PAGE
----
The Dark Side Of Light

The Dark Side Of Light

August 15th, 2019

#eyehealth

Focusing In On the Everyday Impact Of Bothersome Light

The Dark Side of Light

Light permeates our lives, adding vibrancy and dimension with the rise of the morning sun, flip of a light switch and flicker of a city street light. But, even though light can make our days brighter (figuratively and literally) it also has a dark side. When exposed to intense volumes of light both indoors and outdoors, it can hinder our ability to perceive, react and perform activities, turning light into something bothersome. 

From situations like leaving a dark movie theater or even exposure to the flickering florescent bulbs of our offices, bothersome light is more prevalent than most people realize. In fact, according to a global survey conducted by Johnson & Johnson Vision, it impacts 8 in 10 people around the world on a given day and 40% feel they are exposed to more bright/harsh light than ever before.1

We experience and move through diverse environments throughout the day, so it’s hard to tell when bothersome light will strike. The survey also found that people reported they are most commonly bothered by light while driving (67%) and over half are bothered by light in environments where they were exposed to lighting changes.

Bothersome light not only has a physical impact, but an emotional impact as well with 65% saying their eyes feel stressed after experiencing bright/harsh light, resulting in a negative impact on their overall productivity.1

The Dark Side of Light

Of those bothered daily by light, almost all (96%) admit to adopting compensating behaviors instead of addressing the problem directly.

The Dark Side of Light    The Dark Side of Light    The Dark Side of Light

Despite the prevalence of bothersome light, these coping mechanisms have become part of everyday life, leading few people to discuss their concerns with an eye care professional. 

If you’re among the many people who wish your eyes could adjust to different light conditions as quickly as your busy life, you may benefit from Johnson & Johnson Vision’s first-of-its kind contact lens that seamlessly adapts to changing light to provide all-day soothing vision.*,2

To learn more, please visit the ACUVUE® OASYS with TRANSITIONS™ website or follow ACUVUE® on Instagram and Twitter.

Survey Methodology 

Johnson & Johnson Vision Care, Inc. and TRUE Global Intelligence™, the in-house research practice of FleishmanHillard, conducted a 10-minute online survey among 10,297 adults, 18 years of age and older, across 10 countries from 11 February through 15 April 2019, to explore the prevalence of light sensitivity among consumers. Quotas were set for age, race, and region within each of the 10 countries to ensure national representation. The margin of error is +/-1 percent at a 95% confidence level.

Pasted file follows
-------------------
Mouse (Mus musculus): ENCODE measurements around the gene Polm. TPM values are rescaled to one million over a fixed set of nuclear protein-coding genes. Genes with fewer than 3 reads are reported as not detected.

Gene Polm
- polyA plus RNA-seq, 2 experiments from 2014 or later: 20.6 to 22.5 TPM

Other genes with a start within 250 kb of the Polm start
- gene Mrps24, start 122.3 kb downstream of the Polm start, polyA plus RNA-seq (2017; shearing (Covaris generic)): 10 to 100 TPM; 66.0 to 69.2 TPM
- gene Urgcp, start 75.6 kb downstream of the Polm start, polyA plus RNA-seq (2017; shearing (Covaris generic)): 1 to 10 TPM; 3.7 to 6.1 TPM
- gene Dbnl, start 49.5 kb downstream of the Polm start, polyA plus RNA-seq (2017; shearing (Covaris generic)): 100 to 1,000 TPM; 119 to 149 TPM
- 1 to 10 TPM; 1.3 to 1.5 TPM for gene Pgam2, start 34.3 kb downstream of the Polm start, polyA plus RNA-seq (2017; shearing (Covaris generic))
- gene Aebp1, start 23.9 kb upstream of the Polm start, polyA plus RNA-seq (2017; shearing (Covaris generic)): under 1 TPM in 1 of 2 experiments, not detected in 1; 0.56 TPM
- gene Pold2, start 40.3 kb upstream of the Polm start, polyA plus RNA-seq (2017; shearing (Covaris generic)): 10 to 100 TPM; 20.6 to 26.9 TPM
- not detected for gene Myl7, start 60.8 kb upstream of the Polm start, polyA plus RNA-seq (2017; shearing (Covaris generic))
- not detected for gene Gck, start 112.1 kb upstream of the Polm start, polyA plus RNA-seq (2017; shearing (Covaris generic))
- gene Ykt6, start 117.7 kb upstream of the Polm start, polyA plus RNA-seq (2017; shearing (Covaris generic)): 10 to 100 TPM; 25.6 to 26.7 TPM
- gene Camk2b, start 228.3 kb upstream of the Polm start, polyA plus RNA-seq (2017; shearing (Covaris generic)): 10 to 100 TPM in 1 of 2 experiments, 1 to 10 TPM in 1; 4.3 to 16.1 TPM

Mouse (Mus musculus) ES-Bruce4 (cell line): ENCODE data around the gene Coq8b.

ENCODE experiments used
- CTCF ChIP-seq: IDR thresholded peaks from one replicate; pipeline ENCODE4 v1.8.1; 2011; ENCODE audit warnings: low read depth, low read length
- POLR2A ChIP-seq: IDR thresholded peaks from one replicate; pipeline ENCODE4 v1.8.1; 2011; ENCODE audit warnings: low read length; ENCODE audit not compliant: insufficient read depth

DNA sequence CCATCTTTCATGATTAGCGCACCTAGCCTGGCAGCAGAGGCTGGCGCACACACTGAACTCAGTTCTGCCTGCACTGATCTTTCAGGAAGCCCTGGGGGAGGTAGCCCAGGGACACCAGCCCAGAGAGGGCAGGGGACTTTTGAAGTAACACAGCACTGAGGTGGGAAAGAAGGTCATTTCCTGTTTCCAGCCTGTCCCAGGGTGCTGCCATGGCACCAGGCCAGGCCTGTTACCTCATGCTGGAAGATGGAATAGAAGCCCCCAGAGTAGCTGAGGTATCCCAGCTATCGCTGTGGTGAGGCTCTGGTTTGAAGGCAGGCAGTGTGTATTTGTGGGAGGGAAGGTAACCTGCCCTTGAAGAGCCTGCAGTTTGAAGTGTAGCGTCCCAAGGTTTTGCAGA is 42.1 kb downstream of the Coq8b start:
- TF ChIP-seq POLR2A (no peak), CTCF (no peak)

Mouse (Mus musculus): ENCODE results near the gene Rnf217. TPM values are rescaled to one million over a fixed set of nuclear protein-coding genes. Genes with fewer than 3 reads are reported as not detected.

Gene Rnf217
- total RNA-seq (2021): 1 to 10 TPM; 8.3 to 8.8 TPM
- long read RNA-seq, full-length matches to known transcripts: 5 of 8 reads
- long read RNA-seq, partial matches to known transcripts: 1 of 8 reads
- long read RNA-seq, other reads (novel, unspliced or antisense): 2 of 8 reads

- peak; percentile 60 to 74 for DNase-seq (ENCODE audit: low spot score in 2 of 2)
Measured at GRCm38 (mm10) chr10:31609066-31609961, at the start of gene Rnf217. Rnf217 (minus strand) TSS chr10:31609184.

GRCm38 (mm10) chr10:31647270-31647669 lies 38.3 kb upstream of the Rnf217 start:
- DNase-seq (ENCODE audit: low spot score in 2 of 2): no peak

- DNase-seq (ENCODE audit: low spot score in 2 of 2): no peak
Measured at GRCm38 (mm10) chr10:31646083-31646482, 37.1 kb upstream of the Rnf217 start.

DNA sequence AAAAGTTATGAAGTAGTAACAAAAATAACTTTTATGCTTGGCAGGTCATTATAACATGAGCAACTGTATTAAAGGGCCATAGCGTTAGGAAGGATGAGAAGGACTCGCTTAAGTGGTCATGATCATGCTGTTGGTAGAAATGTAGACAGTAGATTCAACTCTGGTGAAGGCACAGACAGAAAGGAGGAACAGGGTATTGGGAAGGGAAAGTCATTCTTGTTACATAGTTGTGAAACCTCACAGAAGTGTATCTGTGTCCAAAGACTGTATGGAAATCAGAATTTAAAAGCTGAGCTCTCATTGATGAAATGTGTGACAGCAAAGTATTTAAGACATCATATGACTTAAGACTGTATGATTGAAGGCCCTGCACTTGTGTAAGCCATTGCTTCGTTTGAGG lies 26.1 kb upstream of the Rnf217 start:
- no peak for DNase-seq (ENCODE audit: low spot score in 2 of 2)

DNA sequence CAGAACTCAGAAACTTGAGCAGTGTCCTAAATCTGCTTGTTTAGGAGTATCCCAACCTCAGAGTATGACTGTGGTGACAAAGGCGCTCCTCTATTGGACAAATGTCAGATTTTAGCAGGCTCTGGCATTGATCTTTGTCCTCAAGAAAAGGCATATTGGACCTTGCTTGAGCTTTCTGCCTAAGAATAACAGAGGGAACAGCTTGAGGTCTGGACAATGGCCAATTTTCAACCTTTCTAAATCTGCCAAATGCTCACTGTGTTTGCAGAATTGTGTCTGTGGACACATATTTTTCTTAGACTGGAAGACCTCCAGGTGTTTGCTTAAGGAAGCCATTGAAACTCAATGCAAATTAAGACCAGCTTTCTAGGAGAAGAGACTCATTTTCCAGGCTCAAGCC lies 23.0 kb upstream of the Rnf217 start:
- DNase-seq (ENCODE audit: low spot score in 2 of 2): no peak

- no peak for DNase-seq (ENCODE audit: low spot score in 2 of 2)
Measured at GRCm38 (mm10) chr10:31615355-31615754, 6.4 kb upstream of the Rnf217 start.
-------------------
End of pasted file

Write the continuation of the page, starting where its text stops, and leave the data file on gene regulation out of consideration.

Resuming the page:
Important information for contact lens wearers:

ACUVUE® OASYS Contact Lenses with Transitions™ are available with and without vision correction. This means that even people who do not require vision correction can benefit from the light-adaptive effects of these contact lenses. An eye doctor will determine whether these contact lenses are right for you. Although rare, serious eye problems can develop while wearing while wearing contact lenses.  To help avoid these problems, follow the wear and replacement schedule and the lens are instructions provided by your eye doctor.  Do not wear contact lenses if you have an eye infection, or experience eye discomfort, excessive tearing, vision changes, redness or other eye problems.  If one of these conditions occurs, remove the lens and contact your eye doctor immediately.  You should never share your lenses with anyone else.  For more information on proper wear, care and safety, talk to your eye doctor and ask for a Patient Instruction Guide, call 1-800-843-2020, or visit www.acuvue.com

1 JJV and FH TRUE Global Intelligence™ 2019 US Survey
*Ability to see comfortably in bright light

2 JJV Data on File 2018. ACUVUE OASYS with Transitions Objective Clinical Evaluation of two silicone hydrogel reusable contact lenses. Non-dispensing evaluation, n=58 soft CL wearers in the US​